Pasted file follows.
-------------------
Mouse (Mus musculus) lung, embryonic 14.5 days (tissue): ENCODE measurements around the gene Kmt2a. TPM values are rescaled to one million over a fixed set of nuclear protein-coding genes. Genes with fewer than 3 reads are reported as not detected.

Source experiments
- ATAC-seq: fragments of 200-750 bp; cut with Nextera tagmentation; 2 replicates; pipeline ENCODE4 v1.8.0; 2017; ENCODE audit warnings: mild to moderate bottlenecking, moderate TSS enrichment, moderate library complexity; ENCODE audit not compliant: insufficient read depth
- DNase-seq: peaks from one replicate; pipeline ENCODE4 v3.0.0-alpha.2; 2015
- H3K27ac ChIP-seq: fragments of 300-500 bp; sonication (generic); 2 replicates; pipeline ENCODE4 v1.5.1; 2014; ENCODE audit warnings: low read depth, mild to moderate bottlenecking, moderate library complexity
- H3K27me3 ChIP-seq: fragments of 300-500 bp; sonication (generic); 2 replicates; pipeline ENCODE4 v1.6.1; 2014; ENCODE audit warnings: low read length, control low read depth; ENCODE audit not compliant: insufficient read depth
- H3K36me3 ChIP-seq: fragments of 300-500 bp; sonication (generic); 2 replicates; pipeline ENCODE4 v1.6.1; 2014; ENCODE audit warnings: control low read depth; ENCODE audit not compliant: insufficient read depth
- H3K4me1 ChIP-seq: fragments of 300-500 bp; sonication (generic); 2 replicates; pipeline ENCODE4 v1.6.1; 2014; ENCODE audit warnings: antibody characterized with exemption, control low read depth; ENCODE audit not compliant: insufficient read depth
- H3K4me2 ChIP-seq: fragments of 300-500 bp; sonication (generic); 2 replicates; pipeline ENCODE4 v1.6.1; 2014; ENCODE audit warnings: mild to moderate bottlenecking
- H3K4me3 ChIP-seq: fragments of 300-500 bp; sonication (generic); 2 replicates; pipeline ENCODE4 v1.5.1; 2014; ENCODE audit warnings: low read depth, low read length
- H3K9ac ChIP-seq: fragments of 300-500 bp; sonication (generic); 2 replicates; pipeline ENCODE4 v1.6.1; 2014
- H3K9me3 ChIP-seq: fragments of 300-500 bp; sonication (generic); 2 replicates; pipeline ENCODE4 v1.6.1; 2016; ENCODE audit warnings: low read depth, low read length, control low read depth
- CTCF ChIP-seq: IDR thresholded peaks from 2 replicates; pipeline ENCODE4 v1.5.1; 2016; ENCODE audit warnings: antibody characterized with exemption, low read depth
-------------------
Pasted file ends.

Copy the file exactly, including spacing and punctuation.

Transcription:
Mouse (Mus musculus) lung, embryonic 14.5 days (tissue): ENCODE measurements around the gene Kmt2a. TPM values are rescaled to one million over a fixed set of nuclear protein-coding genes. Genes with fewer than 3 reads are reported as not detected.

Source experiments
- ATAC-seq: fragments of 200-750 bp; cut with Nextera tagmentation; 2 replicates; pipeline ENCODE4 v1.8.0; 2017; ENCODE audit warnings: mild to moderate bottlenecking, moderate TSS enrichment, moderate library complexity; ENCODE audit not compliant: insufficient read depth
- DNase-seq: peaks from one replicate; pipeline ENCODE4 v3.0.0-alpha.2; 2015
- H3K27ac ChIP-seq: fragments of 300-500 bp; sonication (generic); 2 replicates; pipeline ENCODE4 v1.5.1; 2014; ENCODE audit warnings: low read depth, mild to moderate bottlenecking, moderate library complexity
- H3K27me3 ChIP-seq: fragments of 300-500 bp; sonication (generic); 2 replicates; pipeline ENCODE4 v1.6.1; 2014; ENCODE audit warnings: low read length, control low read depth; ENCODE audit not compliant: insufficient read depth
- H3K36me3 ChIP-seq: fragments of 300-500 bp; sonication (generic); 2 replicates; pipeline ENCODE4 v1.6.1; 2014; ENCODE audit warnings: control low read depth; ENCODE audit not compliant: insufficient read depth
- H3K4me1 ChIP-seq: fragments of 300-500 bp; sonication (generic); 2 replicates; pipeline ENCODE4 v1.6.1; 2014; ENCODE audit warnings: antibody characterized with exemption, control low read depth; ENCODE audit not compliant: insufficient read depth
- H3K4me2 ChIP-seq: fragments of 300-500 bp; sonication (generic); 2 replicates; pipeline ENCODE4 v1.6.1; 2014; ENCODE audit warnings: mild to moderate bottlenecking
- H3K4me3 ChIP-seq: fragments of 300-500 bp; sonication (generic); 2 replicates; pipeline ENCODE4 v1.5.1; 2014; ENCODE audit warnings: low read depth, low read length
- H3K9ac ChIP-seq: fragments of 300-500 bp; sonication (generic); 2 replicates; pipeline ENCODE4 v1.6.1; 2014
- H3K9me3 ChIP-seq: fragments of 300-500 bp; sonication (generic); 2 replicates; pipeline ENCODE4 v1.6.1; 2016; ENCODE audit warnings: low read depth, low read length, control low read depth
- CTCF ChIP-seq: IDR thresholded peaks from 2 replicates; pipeline ENCODE4 v1.5.1; 2016; ENCODE audit warnings: antibody characterized with exemption, low read depth